Herb Planting – Oregano in a Mini-Garden

07/18/2013

Herb Planting – Oregano in a Mini-Garden

 

If you are just about to set out creating your own mini garden, you may be thinking of what plants and herbs to cultivate. It might help you in making your selection to have a handy guide such as the one by Jeannie Woods called “Healthy Happy Herbs: A Beginner’s Guide To Herb and Herb Gardening”. When you know the various properties of each herb plant, you’ll be able to plan your garden quickly and more efficiently.

Now, one popular herb that all beginner gardeners should consider is oregano. The name connotes Italian origins. In fact, Italians even have their own spelling for it – origano.

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Used mainly in Mediterranean dishes and also known as wild or pot marjoram (although culinary enthusiasts will attest that oregano has an entirely different flavor from marjoram), the humble oregano is at the forefront of herb popularity. This herb, which can grow up to 2 feet tall, is frequently used in making pizza, spaghetti and tomato-based sauces.

Unbeknownst to others though, this herb not only makes food taste and smell good, but it also has centuries-old medicinal benefits as well. It is said that even Hippocrates – the father of medicine – saw its potential and used it as an antiseptic. The oil that the herb contains has antibacterial properties that inhibit the growth of some kinds of bacteria. Oregano is also sometimes being given as a treatment for giardiasis (an infection of the small intestine caused by the giardia lamblia organism).

Oregano is also rich in antioxidants. In fact, compared to other fruits and vegetables sources, oregano may actually have more of the antioxidant properties we so desire. Fresh oregano is a good source of fiber. And, it is loaded with vitamins and minerals such as iron, calcium, manganese vitamin C, vitamin A and essential omega-3 fatty acids. However, since oregano is used sparingly as a spice in food, we only consume a little of it at a time.

An an herb plant, it is pretty easy to grow and care for. You have the option to grow it outdoors in a garden or in a container. You can start your plant from the cutting of an existing one. Choose an existing plant with a strong flavor to ensure the quality of your own plant.

Should you decide to start from seed, that would be fine too. The seed germinates for about 8 to 14 days. It also just needs moderately fertile soil for it to thrive in. Alternatively, you can also grow it in soil-less potting mixes, perlite, vermiculite, rock wool, coco peat and Oasis form – all of which can be easily found in gardening supply stores in your area.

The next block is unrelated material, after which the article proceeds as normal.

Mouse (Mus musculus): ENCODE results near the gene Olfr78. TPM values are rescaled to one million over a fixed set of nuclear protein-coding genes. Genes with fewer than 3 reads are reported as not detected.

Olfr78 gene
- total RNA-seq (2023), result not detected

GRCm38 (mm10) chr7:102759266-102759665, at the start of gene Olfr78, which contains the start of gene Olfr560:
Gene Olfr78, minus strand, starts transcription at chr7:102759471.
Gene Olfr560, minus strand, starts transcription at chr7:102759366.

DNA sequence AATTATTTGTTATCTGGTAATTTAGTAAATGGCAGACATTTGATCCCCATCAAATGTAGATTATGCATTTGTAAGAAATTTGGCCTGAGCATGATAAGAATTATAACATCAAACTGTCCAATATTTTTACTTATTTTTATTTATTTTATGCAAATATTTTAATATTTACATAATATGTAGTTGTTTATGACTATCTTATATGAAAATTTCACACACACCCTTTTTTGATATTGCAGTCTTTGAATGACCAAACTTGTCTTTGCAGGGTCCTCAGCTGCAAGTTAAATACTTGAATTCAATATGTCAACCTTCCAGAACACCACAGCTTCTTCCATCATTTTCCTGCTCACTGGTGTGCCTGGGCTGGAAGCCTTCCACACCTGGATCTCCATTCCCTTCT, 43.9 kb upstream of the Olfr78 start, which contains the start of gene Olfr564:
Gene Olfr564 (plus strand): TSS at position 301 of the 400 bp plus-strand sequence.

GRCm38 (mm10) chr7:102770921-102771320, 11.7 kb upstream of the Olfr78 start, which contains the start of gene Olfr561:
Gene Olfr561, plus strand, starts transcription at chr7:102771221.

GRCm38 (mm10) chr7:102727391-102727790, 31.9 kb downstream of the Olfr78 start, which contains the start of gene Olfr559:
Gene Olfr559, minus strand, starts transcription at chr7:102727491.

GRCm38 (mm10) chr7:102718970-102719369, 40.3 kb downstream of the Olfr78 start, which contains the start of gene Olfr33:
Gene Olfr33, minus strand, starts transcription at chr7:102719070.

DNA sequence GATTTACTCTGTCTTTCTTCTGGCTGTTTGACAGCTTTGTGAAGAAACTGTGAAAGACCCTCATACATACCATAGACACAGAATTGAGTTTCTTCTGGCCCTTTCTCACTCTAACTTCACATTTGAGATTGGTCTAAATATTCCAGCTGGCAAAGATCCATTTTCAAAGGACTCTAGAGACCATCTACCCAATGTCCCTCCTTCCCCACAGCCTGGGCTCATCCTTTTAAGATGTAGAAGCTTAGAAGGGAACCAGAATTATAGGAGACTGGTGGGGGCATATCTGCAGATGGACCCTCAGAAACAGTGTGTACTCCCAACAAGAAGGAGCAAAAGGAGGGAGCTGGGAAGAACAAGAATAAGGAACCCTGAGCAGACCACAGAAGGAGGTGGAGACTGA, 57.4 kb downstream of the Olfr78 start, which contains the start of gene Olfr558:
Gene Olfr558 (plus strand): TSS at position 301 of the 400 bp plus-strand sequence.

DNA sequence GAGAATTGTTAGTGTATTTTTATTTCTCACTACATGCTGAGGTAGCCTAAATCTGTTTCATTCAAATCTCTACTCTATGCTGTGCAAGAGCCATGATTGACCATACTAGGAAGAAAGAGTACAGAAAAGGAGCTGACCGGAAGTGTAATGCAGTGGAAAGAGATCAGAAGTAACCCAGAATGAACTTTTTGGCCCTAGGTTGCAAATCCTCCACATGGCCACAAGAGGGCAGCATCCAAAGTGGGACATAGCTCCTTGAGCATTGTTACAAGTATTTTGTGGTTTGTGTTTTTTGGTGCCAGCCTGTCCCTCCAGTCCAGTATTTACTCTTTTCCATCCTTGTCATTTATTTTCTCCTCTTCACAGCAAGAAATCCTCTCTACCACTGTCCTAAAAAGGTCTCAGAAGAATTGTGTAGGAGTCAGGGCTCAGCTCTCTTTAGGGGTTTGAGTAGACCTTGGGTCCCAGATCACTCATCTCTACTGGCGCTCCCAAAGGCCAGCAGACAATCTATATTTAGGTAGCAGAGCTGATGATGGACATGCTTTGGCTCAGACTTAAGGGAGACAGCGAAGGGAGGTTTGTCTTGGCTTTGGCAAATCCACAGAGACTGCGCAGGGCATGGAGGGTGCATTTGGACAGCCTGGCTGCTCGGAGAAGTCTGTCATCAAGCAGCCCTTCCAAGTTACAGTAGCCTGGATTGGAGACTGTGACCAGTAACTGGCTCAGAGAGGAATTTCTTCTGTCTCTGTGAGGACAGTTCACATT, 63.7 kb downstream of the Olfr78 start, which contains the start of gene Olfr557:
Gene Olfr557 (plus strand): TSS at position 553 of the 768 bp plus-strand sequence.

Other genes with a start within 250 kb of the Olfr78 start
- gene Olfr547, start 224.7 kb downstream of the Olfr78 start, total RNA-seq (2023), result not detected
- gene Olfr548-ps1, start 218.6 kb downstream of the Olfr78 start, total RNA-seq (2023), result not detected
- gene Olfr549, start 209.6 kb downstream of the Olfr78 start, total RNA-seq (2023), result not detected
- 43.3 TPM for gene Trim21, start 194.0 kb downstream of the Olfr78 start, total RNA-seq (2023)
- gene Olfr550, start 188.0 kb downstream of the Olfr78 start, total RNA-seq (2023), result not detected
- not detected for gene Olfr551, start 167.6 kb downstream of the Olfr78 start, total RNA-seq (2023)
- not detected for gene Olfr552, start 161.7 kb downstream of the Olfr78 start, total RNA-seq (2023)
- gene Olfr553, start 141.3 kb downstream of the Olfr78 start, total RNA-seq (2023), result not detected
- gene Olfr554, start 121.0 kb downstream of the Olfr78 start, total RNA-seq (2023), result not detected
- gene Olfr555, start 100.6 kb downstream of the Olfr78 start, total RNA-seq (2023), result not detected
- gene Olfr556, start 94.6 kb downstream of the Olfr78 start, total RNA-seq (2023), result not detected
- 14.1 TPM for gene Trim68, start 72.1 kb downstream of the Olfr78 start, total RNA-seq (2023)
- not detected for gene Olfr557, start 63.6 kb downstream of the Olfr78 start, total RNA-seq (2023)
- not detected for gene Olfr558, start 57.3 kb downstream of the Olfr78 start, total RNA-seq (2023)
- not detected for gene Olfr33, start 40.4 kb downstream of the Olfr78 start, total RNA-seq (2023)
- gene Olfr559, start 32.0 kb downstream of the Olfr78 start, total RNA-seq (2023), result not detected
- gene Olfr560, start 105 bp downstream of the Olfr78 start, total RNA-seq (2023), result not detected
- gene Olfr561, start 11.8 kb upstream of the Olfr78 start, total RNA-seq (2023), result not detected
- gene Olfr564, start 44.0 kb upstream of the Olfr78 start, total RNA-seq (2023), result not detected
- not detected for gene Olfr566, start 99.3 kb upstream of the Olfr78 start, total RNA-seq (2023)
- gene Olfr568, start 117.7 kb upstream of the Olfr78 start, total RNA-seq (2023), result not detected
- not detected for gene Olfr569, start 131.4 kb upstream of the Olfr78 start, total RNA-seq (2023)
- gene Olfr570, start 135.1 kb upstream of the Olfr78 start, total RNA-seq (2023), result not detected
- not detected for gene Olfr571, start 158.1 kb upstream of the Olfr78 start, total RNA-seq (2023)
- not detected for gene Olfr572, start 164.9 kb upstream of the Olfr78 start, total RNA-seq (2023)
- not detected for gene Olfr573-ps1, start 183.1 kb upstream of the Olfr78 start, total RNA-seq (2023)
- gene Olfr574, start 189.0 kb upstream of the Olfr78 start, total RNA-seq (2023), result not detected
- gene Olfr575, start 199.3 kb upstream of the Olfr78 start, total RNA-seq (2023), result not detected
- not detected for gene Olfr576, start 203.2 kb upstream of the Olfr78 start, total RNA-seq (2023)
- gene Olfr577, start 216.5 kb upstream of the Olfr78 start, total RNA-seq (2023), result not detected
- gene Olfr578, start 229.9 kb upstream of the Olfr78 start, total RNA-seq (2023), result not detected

It is suggested that it be planted a foot to about 15 inches (about 30 to 38 cm) apart from each other. Plant only once winter has passed. Within 6 weeks of planting it, trim the shoots to stimulate lush growth.

Oregano is ready to be harvested as soon as flowers appear. However, some mini-gardeners tend to pick leaves constantly during growth which prevents flowering. If grown outdoors, it would prefer the power of the full sunlight. If grown indoors, it will also grow well under high output fluorescent, compact fluorescent or high intensity discharge (metal halide or high pressure sodium) plant growing lights – all of which are available in hardware stores (and sometimes, even in gardening shops or DIY stores).

Standard lamps should be placed 2 to 4 inches away from the tops of plants; high output and compact fluorescent lamps should be about a foot away. High intensity discharge lights should be 2 to 4 feet above the plant, depending on the wattage.

Lastly, do not overwater – oregano is sturdy and durable enough to withstand drought.

With the benefits and ease of maintenance, who wouldn’t want to have oregano in their garden? Plant one now.

If you are serious about cultivating an organic herb garden, be sure to check out “Healthy Happy Herbs: A Beginner’s Guide To Herbs and Herb Gardening” by Jeannie Woods. It’s a book packed with all the information you need to be able to successful start and keep a thriving organic herb garden. You can read more about it here: http://www.healthyhappyherbs.com.

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